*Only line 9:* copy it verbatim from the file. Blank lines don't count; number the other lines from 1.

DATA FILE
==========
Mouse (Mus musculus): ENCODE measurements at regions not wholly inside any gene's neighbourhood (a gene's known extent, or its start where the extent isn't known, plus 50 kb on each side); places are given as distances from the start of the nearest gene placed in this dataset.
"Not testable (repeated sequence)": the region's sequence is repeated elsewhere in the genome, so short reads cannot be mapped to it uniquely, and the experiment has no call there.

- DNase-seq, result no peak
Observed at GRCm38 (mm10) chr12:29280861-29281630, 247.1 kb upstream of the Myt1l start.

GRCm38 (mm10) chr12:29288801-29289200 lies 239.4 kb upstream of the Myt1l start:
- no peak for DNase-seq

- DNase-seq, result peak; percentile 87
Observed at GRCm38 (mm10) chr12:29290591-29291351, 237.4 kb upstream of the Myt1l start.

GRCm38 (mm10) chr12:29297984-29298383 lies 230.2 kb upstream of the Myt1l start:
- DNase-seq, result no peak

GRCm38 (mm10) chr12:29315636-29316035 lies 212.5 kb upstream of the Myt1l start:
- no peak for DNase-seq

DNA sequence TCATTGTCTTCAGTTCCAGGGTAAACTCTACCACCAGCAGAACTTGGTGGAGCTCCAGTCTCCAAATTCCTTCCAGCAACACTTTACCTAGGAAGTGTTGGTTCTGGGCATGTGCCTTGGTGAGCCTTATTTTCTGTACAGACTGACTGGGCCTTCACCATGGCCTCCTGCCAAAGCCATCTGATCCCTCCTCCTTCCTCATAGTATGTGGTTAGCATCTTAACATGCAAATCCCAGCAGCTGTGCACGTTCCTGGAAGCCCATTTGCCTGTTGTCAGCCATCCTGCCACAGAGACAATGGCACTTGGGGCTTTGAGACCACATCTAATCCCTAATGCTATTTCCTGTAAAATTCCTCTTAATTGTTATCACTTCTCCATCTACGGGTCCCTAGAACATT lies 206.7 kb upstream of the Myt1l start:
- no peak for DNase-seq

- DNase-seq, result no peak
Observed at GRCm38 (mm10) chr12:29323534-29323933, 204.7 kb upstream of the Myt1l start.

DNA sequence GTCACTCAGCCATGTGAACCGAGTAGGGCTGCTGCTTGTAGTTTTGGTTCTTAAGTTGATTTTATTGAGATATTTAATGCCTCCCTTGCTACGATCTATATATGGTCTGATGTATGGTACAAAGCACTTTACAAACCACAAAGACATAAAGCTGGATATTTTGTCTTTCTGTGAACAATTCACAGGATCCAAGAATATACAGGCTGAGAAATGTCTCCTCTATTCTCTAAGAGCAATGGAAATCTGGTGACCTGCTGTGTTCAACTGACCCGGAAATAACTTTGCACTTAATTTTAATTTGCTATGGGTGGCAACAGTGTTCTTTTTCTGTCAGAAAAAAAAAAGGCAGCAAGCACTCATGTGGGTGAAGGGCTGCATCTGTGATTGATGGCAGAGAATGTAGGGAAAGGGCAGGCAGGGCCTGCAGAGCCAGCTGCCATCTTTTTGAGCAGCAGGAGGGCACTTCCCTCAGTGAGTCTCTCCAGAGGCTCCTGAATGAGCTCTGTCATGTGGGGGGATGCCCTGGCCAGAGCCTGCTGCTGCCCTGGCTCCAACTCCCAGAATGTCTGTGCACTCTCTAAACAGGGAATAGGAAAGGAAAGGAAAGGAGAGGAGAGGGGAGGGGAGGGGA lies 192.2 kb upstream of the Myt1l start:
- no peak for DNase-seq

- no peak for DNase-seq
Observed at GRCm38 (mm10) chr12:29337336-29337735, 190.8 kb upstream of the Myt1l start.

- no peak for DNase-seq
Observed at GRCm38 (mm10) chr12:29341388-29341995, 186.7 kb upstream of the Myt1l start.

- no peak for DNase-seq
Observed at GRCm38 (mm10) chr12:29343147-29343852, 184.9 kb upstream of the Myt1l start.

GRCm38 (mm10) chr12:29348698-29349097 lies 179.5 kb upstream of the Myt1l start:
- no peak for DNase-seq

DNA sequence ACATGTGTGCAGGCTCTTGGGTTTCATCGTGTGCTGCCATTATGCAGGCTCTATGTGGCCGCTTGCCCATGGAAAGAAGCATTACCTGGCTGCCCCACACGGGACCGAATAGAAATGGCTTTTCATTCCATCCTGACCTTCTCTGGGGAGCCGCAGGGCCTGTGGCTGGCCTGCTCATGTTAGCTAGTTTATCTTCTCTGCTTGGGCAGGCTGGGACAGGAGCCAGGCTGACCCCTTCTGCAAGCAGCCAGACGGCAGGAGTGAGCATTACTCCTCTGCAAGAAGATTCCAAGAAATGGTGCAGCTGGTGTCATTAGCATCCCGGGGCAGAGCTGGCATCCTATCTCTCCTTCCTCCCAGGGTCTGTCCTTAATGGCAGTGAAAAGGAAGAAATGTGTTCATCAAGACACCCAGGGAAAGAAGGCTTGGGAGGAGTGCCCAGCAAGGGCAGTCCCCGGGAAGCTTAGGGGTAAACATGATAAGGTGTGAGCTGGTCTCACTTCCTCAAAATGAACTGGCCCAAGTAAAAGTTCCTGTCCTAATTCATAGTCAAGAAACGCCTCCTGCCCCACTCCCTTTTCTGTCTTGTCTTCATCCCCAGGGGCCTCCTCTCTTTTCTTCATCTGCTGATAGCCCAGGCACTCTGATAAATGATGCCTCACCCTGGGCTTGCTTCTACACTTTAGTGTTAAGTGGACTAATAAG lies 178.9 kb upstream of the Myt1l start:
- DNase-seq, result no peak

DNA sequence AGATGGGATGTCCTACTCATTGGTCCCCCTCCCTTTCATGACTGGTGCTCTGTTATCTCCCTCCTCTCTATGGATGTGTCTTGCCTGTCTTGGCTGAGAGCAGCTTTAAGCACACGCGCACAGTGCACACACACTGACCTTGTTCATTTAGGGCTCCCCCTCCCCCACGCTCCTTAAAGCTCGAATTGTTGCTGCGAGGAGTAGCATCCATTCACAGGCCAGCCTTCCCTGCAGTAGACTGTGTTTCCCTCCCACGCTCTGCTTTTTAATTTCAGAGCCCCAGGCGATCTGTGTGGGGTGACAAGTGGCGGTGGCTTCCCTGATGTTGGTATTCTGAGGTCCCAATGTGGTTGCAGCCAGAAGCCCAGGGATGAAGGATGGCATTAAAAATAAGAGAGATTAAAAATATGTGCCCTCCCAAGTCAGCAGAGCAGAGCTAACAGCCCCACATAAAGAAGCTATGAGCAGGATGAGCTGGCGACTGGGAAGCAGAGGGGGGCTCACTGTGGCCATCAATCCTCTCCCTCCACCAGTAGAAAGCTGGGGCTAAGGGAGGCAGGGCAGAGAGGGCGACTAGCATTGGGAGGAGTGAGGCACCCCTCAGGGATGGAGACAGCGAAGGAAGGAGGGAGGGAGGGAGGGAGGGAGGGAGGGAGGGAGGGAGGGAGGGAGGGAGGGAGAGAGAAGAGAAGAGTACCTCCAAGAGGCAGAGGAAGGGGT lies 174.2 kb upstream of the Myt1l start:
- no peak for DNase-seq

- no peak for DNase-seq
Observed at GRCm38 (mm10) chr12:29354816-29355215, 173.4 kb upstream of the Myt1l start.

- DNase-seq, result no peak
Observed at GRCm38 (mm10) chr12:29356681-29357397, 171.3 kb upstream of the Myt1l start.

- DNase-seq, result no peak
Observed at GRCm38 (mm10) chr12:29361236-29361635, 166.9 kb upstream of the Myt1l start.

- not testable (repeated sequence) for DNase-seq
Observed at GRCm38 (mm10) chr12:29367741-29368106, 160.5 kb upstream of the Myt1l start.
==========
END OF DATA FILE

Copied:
GRCm38 (mm10) chr12:29297984-29298383 lies 230.2 kb upstream of the Myt1l start: